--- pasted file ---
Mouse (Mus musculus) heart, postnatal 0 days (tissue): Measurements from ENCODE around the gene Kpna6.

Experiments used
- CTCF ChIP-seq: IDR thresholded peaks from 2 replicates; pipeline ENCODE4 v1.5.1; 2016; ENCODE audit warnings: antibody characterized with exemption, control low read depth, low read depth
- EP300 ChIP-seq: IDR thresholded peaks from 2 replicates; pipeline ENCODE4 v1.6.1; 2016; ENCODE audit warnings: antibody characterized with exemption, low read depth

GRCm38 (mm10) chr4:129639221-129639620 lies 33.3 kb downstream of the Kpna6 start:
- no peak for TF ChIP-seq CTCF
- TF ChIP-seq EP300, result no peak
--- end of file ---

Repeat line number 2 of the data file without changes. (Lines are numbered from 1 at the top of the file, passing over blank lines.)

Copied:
Experiments used